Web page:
By Doreen Dawang
The trial of a man accused of killing Toronto police Sgt. Ryan Russell with a stolen snowplow in January 2011 began Monday.
Richard Kachkar is charged with one count of first-degree murder and one count of dangerous driving.
He has pleaded not guilty.
Russell, 35, died after being struck by a snowplow during an early-morning pursuit on Jan. 12, 2011.
He was struck while trying to stop Kachkar who allegedly stole a snowplow and hit several vehicles and a building.
The plow knocked off the mirror of a cab at Avenue and Davenport Road, and circled back ramming into the same taxi. The cab driver jumped out of his car and called police.
Russell was the responding officer. And within minutes of the chase, he was hit by the snowplow.
Mike McCormack, president of the Toronto Police Association, said the trial is an important part of the process to ensure justice for the Russell family.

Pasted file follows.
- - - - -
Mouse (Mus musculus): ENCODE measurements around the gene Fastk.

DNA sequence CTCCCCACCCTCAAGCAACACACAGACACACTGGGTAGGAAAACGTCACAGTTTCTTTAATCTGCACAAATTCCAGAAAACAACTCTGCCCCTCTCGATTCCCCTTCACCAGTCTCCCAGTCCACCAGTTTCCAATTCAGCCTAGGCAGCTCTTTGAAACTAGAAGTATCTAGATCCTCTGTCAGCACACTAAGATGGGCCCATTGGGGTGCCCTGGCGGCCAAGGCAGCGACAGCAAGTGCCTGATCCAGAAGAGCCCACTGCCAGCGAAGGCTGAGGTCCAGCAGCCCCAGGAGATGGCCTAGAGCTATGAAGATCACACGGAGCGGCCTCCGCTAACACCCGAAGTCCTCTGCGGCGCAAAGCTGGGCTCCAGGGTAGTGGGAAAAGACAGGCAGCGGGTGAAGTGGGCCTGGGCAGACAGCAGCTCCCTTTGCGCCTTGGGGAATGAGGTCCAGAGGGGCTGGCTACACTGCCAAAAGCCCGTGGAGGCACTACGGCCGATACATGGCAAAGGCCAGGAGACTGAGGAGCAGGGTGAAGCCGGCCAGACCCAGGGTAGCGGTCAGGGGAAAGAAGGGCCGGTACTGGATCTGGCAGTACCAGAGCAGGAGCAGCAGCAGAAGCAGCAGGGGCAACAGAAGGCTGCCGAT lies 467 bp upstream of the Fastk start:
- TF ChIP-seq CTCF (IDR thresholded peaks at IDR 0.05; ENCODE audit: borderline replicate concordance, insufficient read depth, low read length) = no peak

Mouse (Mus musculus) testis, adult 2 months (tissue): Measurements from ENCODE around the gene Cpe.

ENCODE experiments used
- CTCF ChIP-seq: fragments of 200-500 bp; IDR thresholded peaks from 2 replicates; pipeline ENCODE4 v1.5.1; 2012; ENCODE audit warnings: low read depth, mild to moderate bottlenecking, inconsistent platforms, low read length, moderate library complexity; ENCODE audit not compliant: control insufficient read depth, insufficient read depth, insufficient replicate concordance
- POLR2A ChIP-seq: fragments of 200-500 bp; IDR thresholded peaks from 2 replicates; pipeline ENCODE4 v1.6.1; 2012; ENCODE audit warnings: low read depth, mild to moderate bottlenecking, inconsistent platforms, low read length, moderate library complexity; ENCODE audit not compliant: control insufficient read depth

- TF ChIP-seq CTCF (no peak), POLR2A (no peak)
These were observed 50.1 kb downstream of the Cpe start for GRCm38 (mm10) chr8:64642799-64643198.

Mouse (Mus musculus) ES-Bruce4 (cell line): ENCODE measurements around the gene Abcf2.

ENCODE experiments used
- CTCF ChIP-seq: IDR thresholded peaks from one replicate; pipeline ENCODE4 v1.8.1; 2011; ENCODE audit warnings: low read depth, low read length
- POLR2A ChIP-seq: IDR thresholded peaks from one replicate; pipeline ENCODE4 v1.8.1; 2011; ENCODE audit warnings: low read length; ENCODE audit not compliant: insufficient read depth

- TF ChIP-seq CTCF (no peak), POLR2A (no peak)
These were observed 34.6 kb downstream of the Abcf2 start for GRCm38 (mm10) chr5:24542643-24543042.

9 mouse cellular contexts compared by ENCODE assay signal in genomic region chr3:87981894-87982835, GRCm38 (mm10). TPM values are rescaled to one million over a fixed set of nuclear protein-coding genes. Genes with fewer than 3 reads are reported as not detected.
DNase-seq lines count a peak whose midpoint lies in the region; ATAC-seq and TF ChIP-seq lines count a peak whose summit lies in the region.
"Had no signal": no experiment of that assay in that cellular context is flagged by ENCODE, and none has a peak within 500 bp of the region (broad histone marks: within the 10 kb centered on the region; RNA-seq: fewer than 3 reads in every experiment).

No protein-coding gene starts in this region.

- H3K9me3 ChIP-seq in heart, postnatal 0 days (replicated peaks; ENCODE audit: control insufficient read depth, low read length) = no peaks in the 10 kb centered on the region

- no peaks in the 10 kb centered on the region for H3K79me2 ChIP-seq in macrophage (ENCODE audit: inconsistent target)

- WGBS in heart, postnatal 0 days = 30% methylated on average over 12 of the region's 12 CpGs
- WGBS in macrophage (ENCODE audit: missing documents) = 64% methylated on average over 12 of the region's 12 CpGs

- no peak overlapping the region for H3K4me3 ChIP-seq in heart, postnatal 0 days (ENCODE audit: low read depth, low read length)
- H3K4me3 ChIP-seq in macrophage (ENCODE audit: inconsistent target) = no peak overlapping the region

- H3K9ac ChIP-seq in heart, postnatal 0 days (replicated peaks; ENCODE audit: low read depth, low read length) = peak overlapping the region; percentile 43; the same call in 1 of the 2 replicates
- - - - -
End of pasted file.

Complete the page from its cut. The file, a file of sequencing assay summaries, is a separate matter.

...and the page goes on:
Russell left behind a wife and son after being promoted to sergeant six months before his death.
“Nothing is going to bring this guy back. Nothing is going to make it better. Nothing is going to totally heal this family, but it’s part of the process to make it a more tolerable experience,” McCormack told Humber News.
The police association is a non-profit organization that helps “protect those who protect others,” its website says.
McCormack said the trial is an example of what the police force does.
“It ultimately speaks to what we do as police officers,” he said. “It’s a series of commitments, and the challenges that we face is the ultimate sacrifice.”
Joe Couto, director of government relations and communications of the Ontario Association of Chiefs of Police, said Russell exemplifies what the men and women who serve as police officers do in the province.
“They take on the roll of police officer knowing full well it involves sometimes great dangers onto themselves,” Couto told Humber News on Monday. “And they do it willingly.”
Couto said his association hopes people will remember him as not only a police officer, but a human being as well.
“We hope that people will remember the man behind the badge,” Couto said.